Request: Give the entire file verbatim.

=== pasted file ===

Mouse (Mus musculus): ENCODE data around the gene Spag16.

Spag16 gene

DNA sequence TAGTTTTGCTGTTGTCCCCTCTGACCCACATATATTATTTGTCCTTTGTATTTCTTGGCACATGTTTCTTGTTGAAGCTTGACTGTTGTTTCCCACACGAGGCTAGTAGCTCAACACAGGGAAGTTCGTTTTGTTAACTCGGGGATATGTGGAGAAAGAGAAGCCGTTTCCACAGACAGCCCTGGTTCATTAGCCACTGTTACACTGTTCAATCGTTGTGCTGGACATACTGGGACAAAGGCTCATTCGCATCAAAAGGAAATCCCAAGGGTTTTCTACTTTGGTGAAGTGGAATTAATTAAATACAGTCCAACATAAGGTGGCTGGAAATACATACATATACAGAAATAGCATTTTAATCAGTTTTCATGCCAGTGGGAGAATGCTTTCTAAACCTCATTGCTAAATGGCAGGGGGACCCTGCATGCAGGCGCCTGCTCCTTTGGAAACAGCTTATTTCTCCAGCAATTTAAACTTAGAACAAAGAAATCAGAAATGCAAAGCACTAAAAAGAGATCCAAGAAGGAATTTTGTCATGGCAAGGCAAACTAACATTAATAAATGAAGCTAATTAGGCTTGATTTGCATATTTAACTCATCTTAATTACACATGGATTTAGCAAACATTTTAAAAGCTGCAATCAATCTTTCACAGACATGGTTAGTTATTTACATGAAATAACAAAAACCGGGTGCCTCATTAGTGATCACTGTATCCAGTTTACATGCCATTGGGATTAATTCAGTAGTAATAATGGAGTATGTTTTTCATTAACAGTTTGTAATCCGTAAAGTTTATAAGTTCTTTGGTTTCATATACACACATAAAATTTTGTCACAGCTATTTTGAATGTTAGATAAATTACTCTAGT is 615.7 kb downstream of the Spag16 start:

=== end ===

Mouse (Mus musculus): ENCODE data around the gene Spag16.

Spag16 gene

DNA sequence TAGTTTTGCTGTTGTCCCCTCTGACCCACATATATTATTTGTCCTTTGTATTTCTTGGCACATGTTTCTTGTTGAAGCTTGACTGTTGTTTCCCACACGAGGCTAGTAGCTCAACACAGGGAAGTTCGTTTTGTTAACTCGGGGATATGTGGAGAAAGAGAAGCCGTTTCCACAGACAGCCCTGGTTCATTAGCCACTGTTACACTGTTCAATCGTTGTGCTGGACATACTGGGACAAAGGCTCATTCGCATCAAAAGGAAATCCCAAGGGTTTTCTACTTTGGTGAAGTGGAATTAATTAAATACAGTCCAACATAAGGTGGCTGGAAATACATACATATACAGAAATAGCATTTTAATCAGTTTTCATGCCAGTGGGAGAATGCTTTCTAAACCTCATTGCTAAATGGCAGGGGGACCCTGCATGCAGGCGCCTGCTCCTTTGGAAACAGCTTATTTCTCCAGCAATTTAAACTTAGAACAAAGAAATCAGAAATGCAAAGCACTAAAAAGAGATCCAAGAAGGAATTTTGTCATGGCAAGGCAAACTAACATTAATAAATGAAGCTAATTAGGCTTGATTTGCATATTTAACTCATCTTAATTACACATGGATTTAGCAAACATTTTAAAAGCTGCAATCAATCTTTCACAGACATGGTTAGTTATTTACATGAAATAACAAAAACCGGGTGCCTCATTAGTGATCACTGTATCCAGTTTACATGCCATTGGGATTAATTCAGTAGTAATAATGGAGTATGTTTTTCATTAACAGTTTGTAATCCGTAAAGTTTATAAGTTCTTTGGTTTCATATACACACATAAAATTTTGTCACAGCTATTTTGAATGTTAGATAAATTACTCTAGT is 615.7 kb downstream of the Spag16 start: